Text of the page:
Eric Adams defends hiring of gun violence czar flagged in DOI probe

“Everybody's going to start telling me ‘Why did you pick this one? Why don't you pick that? Because I'm the mayor,” Adams said.

ManUP! Founder Andre T. Mitchell.

ManUP! Founder Andre T. Mitchell. Mark Sagliocco/Getty Images

New York City Mayor Eric Adams announced the appointment of a newly created “gun violence czar” on Thursday who will coordinate with liaisons from every agency and the city’s crisis management contractors “to address the root causes of gun violence and prevent shootings before they take place,” the mayor’s office said in a press release. The appointee, Andre T. Mitchell, is the founder of Man Up!, a Brooklyn-based anti-violence organization that provides programs including mediating potential gang conflicts, youth counseling, employment services and hospital intervention.

“We've been dealing with this issue for far too long. And we've been using the same tactics over and over again. And we've been getting the same results. So no one should have a problem with us trying something different. Give us a chance to prove ourselves,” Mitchell said at a press conference on Thursday alongside Adams at City hall.

Mitchell, who reportedly told The New York Times he will serve in a “volunteer capacity,” will also co-chair the Gun Violence Prevention Task Force Adams installed via executive order in January. Police Commissioner Keechant Sewell, along with the deputy mayors of several departments are also members of the task force. The group is charged with coordinating with the “anti-gun violence liasions” Adams instructed each city agency to appoint. 

Mitchell’s experience, Adams said, has given him a unique understanding of the range of issues that contribute to gun violence in minority communities. “I think we often dismiss it, because the victims of handgun violence for the most part are Black and brown and in the inner cities all across America, so we’ve normalized it and stated that is just the way it has to be. And we’re saying today, you’re damn right it’s not the way it has to be. We can turn it around and make it happen,” Adams said Thursday, flanked by council members and New York City Public Advocate Jumaane Williams.

Adams defended Mitchell after reports surfaced earlier in the day highlighting alleged financial mismanagement at Man Up! “Everybody's going to start (saying) ‘why did you pick this one? Why don't you pick that?’ Because I'm the mayor,” Adams said. A Department of Investigation probe in 2019 found that money from Man Up!, which receives millions of dollars in taxpayer funds, ended up in Mitchell’s personal bank account. The DOI also reported that Mitchell hired several family members to work for the organization. “The DOI did their investigation, they came up with recommendations. He followed the recommendations,” Adams said of Mitchell. “You’re talking about DOI. I’m talking about DOA (the emergency services term Dead on Arrival). Our children are dying. Our children are dying.”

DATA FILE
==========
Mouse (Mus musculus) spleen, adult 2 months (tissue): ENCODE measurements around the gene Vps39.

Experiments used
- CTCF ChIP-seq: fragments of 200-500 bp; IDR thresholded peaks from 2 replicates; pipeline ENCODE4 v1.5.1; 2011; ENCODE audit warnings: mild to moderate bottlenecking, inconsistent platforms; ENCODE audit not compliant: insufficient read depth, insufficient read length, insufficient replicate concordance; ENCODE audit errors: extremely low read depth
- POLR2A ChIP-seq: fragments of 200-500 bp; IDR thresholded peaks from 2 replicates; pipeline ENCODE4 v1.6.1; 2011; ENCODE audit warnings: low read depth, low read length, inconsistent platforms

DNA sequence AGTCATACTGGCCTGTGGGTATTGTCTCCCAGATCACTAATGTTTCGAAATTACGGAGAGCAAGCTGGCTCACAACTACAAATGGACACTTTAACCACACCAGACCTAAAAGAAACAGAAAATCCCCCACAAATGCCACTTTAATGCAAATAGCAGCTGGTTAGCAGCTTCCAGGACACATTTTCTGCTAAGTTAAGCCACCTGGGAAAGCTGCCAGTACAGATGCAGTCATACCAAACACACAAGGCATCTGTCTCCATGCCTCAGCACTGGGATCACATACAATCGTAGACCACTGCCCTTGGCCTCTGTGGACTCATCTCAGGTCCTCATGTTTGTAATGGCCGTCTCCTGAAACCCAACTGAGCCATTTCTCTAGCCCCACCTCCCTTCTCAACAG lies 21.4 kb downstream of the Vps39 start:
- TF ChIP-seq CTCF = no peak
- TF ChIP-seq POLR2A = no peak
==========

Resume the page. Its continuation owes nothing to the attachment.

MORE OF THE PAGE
Adams himself has faced criticism that several previous hires lacked experience and seemed to secure the jobs because they were close confidants or a relative of the mayor. Adams on Thursday billed that as a good thing. “I think you all beat me up when I wanted to hire my brother,” Adams said, speaking to reporters. “I only had to vet one person, AT Mitchell. He was the right person for the job because of my long relationship (with him) being on the ground. I don’t have to find people. I have relationships with people.”

In announcing Mitchell’s appointment, Adams spoke about a wide range of gun violence issues. He reiterated concerns he has expressed previously about an impending ruling from the Supreme Court that could loosen open carry restrictions in New York. He described the gun violence epidemic as one that is “not a big city problem,” but an “America problem . . . it’s not a Democrat (or) Republican problem,” he said. Adams also touched on social media’s role in proliferating violence, something elected officials have been raising alarms about in the wake of the Buffalo mass shooting on May 14, in which the accused gunman allegedly live-streamed his actions and published a racist manifesto detailing his plans. “I’ve said this over and over again that many rivers feed the sea of violence, and it’s time to dam every river. Not just one with law enforcement,” Adams said.